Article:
|Mozilla Looking For a New Home For Thunderbird|
|Written by Ian Elliot|
|Thursday, 28 April 2016|
The writing has been on the wall for Mozilla Thunderbird for quite some time. Now Mozilla is actively engaged in the process of getting rid of it. Could Thunderbird spread its wings and have a new lease of life?
Even after Thunderbird and Firefox were turned into separate products, they maintained a common set of underlying software components, based on the Gecko engine, and shared a build and release infrastructure.
Back in 2012 Mozilla announced it was scaling back Thunderbird development because the continuous effort to extend Thunderbird's feature set was:
unlikely to be a route to expanding the reach and impact of the Mozilla mission.
Since then Mozilla has greatly reduced the deployment of paid resources on Thunderbird, leaving more to the community of volunteers.
In December 2015 in a detailed discussion of the burden Thunderbird places on Mozilla, Mitchell Baker, the Executive Chairwoman of the Mozilla Foundation and of Mozilla Corporation, stated:
"I believe Thunderbird should would thrive best by separating itself from reliance on Mozilla development systems and in some cases, Mozilla technology."
Now Mark Surman Mozilla's Executive Director has followed up with a post on his personal blog that opens with:
Firefox and Thunderbird have reached a fork in the road: it’s now the right time for them to part ways on both a technical and organizational level.
Surman outlines the history that led up to a decision taken jointly in later 2015 by the Mozilla leadership and the Thunderbird Council to put Thunderbird on a path towards technical independence from Firefox to enable it to exist as an independently governed and managed project with no reliance on Mozilla Corporation staff and to look for an:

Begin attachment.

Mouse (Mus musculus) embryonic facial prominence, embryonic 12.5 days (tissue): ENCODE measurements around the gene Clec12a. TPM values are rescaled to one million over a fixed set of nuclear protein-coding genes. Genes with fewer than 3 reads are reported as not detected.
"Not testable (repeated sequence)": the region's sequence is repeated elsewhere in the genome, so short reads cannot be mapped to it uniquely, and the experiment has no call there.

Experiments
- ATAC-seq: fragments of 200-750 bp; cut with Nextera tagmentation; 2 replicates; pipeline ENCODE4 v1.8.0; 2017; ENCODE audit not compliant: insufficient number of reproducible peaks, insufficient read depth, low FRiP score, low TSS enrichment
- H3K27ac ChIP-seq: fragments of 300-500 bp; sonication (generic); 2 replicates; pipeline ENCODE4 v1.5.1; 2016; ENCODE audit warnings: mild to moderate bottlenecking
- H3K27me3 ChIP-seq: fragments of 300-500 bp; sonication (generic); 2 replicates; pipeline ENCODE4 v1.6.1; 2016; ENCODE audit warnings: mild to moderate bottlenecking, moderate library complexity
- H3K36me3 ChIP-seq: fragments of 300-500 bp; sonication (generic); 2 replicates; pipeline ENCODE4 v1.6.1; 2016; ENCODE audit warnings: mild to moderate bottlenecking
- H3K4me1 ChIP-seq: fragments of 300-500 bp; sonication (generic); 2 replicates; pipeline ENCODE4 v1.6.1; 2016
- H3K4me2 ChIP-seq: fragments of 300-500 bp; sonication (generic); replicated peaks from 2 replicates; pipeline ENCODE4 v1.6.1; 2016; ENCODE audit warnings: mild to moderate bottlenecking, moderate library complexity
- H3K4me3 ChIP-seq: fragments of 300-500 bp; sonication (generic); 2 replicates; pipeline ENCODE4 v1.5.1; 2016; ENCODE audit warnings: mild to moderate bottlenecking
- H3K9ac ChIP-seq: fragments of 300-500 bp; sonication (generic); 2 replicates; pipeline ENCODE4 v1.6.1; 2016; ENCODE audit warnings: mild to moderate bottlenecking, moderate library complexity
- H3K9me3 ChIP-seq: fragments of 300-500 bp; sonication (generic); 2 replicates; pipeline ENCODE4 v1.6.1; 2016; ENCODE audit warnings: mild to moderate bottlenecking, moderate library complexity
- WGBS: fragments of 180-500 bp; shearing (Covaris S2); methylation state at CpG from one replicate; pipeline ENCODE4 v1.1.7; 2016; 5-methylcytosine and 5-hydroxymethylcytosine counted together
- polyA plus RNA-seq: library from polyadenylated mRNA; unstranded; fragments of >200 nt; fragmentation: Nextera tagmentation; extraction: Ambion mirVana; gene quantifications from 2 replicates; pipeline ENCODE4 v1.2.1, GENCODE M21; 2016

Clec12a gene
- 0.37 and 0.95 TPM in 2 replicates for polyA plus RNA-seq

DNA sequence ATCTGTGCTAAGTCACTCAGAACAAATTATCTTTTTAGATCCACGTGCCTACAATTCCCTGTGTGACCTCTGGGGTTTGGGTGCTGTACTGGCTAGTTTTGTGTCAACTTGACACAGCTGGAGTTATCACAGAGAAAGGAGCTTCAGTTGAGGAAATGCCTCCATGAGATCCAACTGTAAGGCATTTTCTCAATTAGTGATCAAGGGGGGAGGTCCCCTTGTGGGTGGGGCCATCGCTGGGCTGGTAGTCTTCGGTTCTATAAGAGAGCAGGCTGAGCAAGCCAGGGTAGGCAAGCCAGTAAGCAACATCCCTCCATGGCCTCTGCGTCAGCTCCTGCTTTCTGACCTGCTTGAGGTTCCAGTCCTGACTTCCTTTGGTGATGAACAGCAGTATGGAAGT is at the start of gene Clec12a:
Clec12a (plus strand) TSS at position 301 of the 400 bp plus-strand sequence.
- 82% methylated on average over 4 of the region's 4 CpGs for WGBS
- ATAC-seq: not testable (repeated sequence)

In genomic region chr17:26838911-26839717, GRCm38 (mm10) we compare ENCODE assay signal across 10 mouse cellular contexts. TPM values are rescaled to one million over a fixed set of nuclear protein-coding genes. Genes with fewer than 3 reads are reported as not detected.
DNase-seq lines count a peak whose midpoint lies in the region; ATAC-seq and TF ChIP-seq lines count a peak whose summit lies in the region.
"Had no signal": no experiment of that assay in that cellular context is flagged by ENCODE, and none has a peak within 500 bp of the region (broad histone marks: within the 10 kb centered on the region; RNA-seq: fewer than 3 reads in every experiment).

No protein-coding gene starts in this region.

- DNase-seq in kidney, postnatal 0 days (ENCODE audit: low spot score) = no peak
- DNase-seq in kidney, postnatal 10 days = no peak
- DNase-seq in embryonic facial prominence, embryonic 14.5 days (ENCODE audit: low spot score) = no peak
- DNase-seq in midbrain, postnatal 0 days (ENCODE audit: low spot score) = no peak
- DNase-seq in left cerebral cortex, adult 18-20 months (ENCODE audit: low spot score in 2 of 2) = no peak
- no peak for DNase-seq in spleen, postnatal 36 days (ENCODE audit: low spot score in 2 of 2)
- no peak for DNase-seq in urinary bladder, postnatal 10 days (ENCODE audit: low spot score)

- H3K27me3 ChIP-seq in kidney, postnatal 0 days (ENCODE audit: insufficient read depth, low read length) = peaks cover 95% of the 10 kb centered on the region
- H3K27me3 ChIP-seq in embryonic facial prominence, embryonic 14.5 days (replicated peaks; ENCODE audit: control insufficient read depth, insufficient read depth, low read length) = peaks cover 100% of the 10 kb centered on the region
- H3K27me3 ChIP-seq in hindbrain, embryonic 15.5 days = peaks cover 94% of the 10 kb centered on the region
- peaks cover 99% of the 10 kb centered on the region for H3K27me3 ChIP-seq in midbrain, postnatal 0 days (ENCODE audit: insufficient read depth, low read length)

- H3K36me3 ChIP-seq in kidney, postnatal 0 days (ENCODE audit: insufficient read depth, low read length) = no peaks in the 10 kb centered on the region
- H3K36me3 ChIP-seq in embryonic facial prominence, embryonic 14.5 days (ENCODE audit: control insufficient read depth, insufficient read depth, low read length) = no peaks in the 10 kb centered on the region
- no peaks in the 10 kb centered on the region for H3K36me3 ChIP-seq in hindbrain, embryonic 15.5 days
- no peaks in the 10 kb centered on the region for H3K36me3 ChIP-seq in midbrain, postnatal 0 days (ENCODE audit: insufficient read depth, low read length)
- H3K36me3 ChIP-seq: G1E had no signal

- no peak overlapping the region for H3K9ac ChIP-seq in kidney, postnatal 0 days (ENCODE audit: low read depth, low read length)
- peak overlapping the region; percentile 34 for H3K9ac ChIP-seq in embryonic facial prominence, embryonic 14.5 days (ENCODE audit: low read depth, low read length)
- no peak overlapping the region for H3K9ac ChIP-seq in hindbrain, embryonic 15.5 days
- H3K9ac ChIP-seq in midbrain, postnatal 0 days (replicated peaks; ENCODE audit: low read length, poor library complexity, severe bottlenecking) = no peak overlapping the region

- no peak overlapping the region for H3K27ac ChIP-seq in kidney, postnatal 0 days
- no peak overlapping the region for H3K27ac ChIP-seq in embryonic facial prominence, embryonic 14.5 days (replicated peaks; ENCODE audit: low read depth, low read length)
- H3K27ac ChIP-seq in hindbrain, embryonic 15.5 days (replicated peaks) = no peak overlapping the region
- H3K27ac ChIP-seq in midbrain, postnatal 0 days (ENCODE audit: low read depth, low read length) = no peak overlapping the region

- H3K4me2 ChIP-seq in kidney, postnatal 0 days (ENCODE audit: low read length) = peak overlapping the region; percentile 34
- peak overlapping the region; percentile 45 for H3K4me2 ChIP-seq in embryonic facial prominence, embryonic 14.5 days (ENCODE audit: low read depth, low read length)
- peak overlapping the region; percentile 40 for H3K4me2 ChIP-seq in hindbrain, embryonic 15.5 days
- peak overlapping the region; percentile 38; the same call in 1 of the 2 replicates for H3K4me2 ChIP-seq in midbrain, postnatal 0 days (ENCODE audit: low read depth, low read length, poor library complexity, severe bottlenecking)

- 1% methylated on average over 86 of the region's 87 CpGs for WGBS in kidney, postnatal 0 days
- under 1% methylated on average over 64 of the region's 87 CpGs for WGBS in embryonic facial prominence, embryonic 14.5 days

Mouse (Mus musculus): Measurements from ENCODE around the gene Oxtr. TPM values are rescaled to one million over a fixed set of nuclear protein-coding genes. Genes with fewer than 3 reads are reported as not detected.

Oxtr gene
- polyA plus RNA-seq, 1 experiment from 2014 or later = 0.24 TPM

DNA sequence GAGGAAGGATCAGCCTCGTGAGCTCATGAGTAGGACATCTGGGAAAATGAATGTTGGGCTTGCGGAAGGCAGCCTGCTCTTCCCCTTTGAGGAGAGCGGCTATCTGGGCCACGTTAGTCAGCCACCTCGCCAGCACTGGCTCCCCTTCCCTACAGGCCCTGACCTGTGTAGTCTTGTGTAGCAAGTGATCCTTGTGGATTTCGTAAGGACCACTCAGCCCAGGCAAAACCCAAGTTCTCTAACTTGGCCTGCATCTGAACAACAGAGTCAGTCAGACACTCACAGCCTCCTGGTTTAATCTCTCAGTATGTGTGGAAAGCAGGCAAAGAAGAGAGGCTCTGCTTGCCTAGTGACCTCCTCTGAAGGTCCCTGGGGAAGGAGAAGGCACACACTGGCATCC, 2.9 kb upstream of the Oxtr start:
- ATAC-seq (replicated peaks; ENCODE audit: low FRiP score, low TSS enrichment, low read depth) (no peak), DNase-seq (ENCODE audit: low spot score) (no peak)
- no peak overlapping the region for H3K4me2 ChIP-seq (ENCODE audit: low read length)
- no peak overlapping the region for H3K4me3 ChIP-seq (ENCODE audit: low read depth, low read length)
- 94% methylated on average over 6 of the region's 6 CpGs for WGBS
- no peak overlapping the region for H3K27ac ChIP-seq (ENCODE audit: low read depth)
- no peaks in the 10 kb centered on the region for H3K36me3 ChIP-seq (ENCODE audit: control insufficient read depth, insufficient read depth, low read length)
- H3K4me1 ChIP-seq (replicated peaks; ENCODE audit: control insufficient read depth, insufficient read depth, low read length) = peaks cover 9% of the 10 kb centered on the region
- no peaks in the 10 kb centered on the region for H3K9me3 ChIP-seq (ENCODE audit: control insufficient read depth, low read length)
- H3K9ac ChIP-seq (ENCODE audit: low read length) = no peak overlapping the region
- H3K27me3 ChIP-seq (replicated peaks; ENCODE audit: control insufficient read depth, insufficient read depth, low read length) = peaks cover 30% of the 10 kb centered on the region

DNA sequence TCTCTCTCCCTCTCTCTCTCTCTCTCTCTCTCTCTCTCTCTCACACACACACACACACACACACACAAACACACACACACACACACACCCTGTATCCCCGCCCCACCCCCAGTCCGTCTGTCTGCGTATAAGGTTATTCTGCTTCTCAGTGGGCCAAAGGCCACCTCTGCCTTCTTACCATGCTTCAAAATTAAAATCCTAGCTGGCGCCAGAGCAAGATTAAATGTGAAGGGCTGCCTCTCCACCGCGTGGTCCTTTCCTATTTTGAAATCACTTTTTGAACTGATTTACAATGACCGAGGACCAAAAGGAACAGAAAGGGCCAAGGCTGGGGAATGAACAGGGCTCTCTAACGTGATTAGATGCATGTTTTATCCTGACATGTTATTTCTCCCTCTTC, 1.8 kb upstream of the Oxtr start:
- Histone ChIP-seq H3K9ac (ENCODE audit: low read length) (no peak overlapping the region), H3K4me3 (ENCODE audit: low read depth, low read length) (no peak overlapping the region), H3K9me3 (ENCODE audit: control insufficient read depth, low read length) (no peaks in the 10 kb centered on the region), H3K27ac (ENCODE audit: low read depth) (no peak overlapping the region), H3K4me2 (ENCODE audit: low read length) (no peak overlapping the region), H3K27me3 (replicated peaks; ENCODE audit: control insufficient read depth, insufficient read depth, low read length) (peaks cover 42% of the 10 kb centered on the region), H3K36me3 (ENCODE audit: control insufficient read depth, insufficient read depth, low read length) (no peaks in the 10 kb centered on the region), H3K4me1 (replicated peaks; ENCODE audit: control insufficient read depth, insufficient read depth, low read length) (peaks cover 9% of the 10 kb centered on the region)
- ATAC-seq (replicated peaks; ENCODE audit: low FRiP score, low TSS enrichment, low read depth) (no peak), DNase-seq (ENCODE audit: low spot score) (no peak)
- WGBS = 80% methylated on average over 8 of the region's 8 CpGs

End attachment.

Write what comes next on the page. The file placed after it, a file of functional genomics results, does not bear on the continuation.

organizational home that will best allow Thunderbird to thrive as a volunteer-run project.
To deal with this aspect Mozilla hired open source leader Simon Phipps to look at different long-term options for a home for Thunderbird. Phipps' report Finding a home for Thunderbird has now been posted in the Thunderbird Planning online forum.
The options considered included Gnome, which indicated that would not be interested, and the Apache Foundation, which Phipps doesn't consider feasible. Two other alternatives on the "not recommended" list are to form an association with Software In The Public Interest, which wouldn’t offer much in the way of technical support, or to become totally independent by creating a Thunderbird Foundation.
This leaves three viable options which in reverse order from the report are:
The Mozilla Foundation to become an organizational host for an independent Thunderbird leaving technical management such as project hosting, manage repositories and build, release and downloads as the responsibility of the community.
Move to the Document Foundation which has the advantages of already hosting Libre Offce, having stimulated a commercial ecosystem around Thunderbird and being based in Germany where the largest national community of Thunderbird users is based. Although TDF has given the idea of taking on Thunderbird "an encouraging reception" no decision has been taken.
Become a member of the US-based Software Freedom Conservancy, which provides services to 33 open source projects including Wine, Samba, phpMyAdmin, Inkscape and Git. It has already agreed to accept Thunderbird and would support the formation of a future independent foundation for it.
It is now up to Mozilla and the Thunderbird council to consider the alternatives. If the move results in the Thunderbird community attracting new volunteers and funders, something Surman says Mozilla is digging in to help make happen, it may be that it can have the better chance at success that is sorely required.
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|Last Updated ( Thursday, 28 April 2016 )|